I use at least ten different brands for varied effects for my classes and workshops. Sometimes I use all of them in one drawing. As time allows, I experiment with new brands. I recommend The Encyclopedia of Colored Pencil Techniques by Judy Martin, especially because I’m in it.
Some of my favorite pencils include:
- Derwent Coloursoft pencils are rich, velvety, and easily blended.
- Caran d’Ache Luminance pencils are highly lightfast and great for blending.
- Derwent Artist richly-pigmented pencils are excellent for detailed work and for burnishing shiny areas.
- Prismacolor pencils have thick leads that blend well in larger areas.
- Verithin pencils, as the name implies, work well in tight corners with their sharp points. They do not blend as well as the others because of the high wax content.
- Derwent Inktense water-soluble ink pencils are quite brilliant in color and are perfect for permanent washes.
- Caran d’Ache Neocolor II pastel “crayons” are water-soluble, but you can use dry for drawing.
- Conte pastel pencils and Derwent pastel pencils serve as the first layer of my drawings, a foundation upon which I place the next pencil layers. I like the build-up of colors, layer by layer.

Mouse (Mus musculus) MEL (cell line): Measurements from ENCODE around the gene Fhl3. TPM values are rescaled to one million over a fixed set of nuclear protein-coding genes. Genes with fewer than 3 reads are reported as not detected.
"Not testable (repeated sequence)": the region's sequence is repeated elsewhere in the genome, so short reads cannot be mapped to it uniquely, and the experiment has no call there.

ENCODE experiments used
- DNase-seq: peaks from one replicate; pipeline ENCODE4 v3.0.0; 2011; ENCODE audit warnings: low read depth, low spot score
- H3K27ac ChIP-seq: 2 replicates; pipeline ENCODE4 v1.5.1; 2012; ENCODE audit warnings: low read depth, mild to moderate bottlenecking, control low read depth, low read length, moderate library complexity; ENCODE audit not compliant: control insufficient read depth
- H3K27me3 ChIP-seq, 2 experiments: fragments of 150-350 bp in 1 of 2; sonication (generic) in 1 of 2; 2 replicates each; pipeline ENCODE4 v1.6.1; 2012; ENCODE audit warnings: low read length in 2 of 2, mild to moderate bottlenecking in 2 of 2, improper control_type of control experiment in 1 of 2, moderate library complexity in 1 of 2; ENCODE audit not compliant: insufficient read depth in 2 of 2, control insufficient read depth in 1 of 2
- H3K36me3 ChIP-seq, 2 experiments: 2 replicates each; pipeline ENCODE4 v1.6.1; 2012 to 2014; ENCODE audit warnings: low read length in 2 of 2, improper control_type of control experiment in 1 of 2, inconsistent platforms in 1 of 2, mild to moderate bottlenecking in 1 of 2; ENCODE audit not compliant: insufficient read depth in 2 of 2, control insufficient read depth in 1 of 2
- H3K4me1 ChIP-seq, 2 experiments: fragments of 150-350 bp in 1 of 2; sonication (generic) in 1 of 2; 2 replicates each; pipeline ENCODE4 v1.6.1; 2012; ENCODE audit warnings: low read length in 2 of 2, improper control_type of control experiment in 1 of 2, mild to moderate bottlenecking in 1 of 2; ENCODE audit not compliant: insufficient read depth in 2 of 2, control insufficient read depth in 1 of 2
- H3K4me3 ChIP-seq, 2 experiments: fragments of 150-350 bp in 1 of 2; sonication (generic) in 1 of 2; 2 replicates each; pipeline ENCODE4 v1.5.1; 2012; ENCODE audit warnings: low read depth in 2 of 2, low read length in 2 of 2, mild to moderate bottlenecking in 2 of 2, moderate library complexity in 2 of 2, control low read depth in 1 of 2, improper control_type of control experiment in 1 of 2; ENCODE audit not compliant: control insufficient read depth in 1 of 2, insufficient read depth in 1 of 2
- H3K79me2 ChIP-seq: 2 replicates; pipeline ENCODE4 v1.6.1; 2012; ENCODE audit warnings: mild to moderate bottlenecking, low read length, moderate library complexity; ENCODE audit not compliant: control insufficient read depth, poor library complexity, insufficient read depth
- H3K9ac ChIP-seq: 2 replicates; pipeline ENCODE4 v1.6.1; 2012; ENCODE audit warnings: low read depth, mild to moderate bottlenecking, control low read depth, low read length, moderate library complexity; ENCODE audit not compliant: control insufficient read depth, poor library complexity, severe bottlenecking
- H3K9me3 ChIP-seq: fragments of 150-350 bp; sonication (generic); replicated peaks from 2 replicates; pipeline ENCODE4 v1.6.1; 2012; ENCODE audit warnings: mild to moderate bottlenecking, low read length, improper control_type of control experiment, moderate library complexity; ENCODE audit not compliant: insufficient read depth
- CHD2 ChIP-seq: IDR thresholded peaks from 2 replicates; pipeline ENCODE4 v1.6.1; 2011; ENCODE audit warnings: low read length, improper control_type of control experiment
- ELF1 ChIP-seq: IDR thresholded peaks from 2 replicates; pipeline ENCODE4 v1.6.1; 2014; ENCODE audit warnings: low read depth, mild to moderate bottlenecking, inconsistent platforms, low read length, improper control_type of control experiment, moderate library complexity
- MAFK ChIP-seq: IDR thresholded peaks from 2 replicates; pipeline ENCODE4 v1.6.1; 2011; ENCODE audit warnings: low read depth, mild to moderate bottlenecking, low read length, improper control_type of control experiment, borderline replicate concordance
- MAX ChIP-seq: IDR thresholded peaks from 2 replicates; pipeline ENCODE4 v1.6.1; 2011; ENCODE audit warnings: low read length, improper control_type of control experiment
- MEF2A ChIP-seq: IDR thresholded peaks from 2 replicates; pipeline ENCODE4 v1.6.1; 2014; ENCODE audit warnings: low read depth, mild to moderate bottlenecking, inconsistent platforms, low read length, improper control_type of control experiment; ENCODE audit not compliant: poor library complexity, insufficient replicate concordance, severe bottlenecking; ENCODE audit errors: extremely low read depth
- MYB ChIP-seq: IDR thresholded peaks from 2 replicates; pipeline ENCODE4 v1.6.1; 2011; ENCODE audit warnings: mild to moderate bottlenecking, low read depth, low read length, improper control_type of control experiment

My favorite papers include:
- Strathmore 500-Series Drawing Paper, made from 100% cotton fiber, has a tough surface, ideal for much reworking.
- Arches, Cover Black, 22 x 30, 250 GSM has a lightly textured, rich black, acid-free, cold pressed surface. (Made in France)
- Canson Mi-Teintes Drawing Paper has a wonderful range of colors. Canson has created paper since 1557. (Made in France)
- Strathmore 300-Series Vellum Bristol Pad is acid-free and heavyweight.
- Stonehenge, acid-free heavy paper in white and several pastel colors, takes a beating with lots of pencil application and erasures.
- Crescent Illustration Board is 100% Rag, cold press, and medium weight. The board is great for many heavy-duty pencil layers, exciting texture, constant reworking, and lots of erasures.